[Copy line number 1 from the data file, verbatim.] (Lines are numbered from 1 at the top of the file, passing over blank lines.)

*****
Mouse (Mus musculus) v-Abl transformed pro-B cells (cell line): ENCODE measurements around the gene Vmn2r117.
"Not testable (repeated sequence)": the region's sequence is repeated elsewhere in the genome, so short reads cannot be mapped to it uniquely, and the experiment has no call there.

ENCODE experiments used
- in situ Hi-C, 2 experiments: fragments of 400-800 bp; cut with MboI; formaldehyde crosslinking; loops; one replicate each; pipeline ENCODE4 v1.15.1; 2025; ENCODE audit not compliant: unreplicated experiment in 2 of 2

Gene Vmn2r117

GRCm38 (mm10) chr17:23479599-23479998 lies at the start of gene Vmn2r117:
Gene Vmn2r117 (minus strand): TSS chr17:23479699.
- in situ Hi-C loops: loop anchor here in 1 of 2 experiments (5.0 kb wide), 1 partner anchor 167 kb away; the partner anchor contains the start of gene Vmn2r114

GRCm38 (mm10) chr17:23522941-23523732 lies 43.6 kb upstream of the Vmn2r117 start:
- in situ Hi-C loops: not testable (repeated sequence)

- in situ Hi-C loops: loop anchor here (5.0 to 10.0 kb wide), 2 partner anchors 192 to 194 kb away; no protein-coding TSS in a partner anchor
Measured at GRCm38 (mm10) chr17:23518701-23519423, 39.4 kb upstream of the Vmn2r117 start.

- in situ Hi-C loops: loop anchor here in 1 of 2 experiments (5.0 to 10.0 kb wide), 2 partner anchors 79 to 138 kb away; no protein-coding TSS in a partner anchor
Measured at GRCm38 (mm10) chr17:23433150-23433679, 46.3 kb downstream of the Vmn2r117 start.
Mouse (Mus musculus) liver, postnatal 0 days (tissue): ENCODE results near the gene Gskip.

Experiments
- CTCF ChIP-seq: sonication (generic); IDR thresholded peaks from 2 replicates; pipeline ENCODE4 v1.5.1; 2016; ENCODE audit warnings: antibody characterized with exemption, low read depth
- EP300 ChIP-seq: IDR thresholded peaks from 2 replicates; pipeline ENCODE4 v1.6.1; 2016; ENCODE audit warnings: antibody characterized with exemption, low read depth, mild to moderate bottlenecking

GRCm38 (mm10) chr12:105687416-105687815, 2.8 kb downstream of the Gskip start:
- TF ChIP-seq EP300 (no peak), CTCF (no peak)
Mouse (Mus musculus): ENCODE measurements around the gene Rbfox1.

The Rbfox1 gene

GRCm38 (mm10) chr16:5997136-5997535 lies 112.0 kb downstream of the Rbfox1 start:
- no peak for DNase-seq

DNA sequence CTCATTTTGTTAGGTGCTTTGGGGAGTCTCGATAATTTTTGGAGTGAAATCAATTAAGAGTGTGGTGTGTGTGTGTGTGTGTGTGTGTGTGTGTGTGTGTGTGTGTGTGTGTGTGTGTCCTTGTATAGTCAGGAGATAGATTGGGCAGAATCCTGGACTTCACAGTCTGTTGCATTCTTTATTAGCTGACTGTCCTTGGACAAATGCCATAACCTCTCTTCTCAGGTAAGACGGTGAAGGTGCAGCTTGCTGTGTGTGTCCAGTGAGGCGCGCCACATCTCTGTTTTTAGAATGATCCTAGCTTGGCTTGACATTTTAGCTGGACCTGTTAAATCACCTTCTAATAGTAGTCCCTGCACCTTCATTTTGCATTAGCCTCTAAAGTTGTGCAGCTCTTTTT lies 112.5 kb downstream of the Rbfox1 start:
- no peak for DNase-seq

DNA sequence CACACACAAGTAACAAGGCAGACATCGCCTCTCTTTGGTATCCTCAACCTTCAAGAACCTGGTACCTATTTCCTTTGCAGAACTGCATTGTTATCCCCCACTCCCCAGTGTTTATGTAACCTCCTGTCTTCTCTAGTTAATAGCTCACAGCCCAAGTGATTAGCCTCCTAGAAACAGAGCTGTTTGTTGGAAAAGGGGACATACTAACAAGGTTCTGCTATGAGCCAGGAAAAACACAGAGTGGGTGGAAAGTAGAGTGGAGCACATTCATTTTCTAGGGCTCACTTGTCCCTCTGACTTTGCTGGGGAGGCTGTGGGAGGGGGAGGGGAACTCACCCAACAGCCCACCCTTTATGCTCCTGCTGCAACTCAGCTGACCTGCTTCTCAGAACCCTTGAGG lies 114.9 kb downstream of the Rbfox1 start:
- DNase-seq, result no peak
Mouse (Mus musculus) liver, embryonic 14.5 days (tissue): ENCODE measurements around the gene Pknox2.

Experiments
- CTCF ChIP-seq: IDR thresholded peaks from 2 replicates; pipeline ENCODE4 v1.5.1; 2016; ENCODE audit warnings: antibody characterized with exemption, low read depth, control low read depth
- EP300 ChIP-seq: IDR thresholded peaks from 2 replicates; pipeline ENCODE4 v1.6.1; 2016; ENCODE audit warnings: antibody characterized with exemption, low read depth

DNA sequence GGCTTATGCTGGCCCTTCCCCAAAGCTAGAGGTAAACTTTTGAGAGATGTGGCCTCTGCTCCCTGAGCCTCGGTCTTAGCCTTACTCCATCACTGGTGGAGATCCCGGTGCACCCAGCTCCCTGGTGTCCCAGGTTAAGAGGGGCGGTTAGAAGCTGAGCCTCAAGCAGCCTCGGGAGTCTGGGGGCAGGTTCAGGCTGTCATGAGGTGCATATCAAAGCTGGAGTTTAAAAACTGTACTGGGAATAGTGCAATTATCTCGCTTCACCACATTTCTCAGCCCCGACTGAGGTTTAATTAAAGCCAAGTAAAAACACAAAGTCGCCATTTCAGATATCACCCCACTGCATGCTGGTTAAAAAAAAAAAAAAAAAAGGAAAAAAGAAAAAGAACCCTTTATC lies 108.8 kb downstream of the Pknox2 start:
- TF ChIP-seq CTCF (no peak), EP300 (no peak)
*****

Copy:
Mouse (Mus musculus) v-Abl transformed pro-B cells (cell line): ENCODE measurements around the gene Vmn2r117.